The Latest News From Istanbul: How The Arts And Music Community Got Involved

Solidarity Through Music in Turkey

 

Since Monday the 27th of May, protests have been building throughout Turkey, firstly in the centre of Istanbul then spreading out through the whole country. They’ve now happening in the world at large, stemming from the ruling AK (Justice and Development) Party’s plan to raze the last piece of green area, adjoining Taksim Square (the now famous Gezi Park), and replacing it with a shopping centre and Ottoman-style barracks. There are many other environmentally catastrophic plans in the pipeline, including a third bridge over the Bosphorus, and an enormous canal to lie parallel to the strait.

Two weeks in, with three people officially dead, over 5000 injured and an undisclosed number arrested, the police exited the square, and something of a peaceful commune with book readings, cafes, a library, and progressive rights banners abundant arose. Tuesday the government, led by religious right-winger Recep Tayyıp Erdoğan (now deep into his third term as democratically elected prime minister), once again sent in riot police to clear the crowd with police dogs, CS gas, pepper spray, water cannon and rubber bullets.

Throughout all this (and it should be noted, it’s often much more brutal in the capital Ankara, where the media aren’t looking so attentively), artists and cultural makers in Istanbul have remained solidified, nervously hopeful, and as calm as possible. Street jams and busking have always been common around the central Beyoğlu district, but there is now a bloody-minded determination to them, as they feel that the country and wider world is waking up to their cause.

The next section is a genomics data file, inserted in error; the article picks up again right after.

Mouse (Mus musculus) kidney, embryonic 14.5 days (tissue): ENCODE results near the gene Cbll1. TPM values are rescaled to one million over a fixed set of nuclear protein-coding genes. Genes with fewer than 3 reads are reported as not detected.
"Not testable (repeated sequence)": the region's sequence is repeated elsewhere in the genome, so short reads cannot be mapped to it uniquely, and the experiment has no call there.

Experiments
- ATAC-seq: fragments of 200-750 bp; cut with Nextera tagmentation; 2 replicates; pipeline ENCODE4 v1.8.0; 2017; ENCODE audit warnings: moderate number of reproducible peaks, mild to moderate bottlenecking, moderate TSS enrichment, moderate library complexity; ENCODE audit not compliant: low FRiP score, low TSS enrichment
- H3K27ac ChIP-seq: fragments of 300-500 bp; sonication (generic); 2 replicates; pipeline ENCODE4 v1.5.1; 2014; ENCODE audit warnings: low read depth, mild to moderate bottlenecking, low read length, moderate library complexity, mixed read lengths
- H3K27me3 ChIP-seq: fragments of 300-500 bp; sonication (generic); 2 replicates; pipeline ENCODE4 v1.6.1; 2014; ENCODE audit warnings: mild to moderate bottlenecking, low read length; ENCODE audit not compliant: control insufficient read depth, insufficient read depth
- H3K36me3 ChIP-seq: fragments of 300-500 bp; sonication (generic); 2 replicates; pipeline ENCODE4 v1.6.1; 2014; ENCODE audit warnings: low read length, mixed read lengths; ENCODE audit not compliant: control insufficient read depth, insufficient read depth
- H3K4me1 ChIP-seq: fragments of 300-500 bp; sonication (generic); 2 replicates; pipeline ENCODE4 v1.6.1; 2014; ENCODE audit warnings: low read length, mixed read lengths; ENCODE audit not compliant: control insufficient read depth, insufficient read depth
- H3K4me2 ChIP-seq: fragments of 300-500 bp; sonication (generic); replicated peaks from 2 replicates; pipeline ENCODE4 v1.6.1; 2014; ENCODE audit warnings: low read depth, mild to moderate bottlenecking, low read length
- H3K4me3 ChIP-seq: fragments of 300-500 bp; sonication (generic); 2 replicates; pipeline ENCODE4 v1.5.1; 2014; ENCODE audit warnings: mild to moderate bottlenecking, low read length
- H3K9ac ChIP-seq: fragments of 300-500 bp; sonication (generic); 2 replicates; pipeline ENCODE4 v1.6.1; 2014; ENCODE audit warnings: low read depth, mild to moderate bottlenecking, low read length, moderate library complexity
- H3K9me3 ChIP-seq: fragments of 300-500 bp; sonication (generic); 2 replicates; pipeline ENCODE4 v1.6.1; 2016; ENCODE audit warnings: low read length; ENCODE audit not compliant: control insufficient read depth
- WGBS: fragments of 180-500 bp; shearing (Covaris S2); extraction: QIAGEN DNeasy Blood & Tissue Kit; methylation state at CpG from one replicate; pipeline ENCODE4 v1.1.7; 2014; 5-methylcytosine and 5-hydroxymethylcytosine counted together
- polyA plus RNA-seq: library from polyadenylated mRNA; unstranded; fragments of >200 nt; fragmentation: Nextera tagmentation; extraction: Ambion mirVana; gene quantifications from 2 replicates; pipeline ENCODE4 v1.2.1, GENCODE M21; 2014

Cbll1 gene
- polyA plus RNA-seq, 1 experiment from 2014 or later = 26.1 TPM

The sounds of pots and pans being repeatedly hit at 9pm in the South American-originated ‘casserole’ protest style reverberates around the city, the ‘ezan’, or call-to-prayer emanating from the mosques five times a day brings a new kind of comfort-stability, and even the Turkish-techno pop usually blaring out of cars and shops seems to be missed. Outdated, stereotyped images of Turks and Turkey are being replaced by a bold, sincere expression of insistence on rights – very much in the ‘Occupy’ vein – which were previously thought lost in apoliticism.

Cevdet Erek, of legendary Istanbul experimental/math rockers Nekropsi:

‘I can’t foresee what the effect will be, but it will be huge in the Istanbul music world, just as it will be huge in life, here, in general’

Ed Harcourt (having performed in Istanbul more than once):

‘I can’t imagine any right-minded creative being who lives in Istanbul, let alone Turkey, seeing the point of view of a man so misled by oppression and his faith that he uses gas on his own people…I’m just pointing out the obvious. The key problem is the heavy-handedness of an increasingly religious minded regime in a country that has many secular people’

Oğuzcan Ozen, frontman of local indie group The Away Days:

‘If Tayyip keeps attacking people violently like this, he’ll lose. A giant brave nation has woken up to him. No more fascism in Turkey’

John Robb (having played Istanbul with The Membranes and Gold Blade):

‘Istanbul has a great music scene, as fervent and varied as the city itself, I hope the protests work and people will listen to each other so we can still listen to the music in one of my favourite cities’

A spokesperson for leading venue Ghetto:

‘The protests are effecting the music business very badly at the moment, we cancelled all concerts in June, so waiting for the final situation’

Yasemin Mori, one of Turkey’s most individual solo artists:

‘I dont think there is such an industry that involves all musicians. The industry backs, “creates” so called musicians who only go with the system’s flow. The music you should do in order to take part in this system’s industry is already determined by hard edges, and anything unlikely, anything musical, anything mystical and with the soulfulness of the human doesn’t really count. So to say these protests reflect the people’s hunger to be heard and not to be “others” when one is involved in thinking, expressing, singing, acting, living, sharing and loving…it seems our government doesn’t approve either….we are not sorry that we are full of light, energy, love, understanding, peaceful integrity and unity, and we will evolve as universal humanity’

Sean Bw Parker

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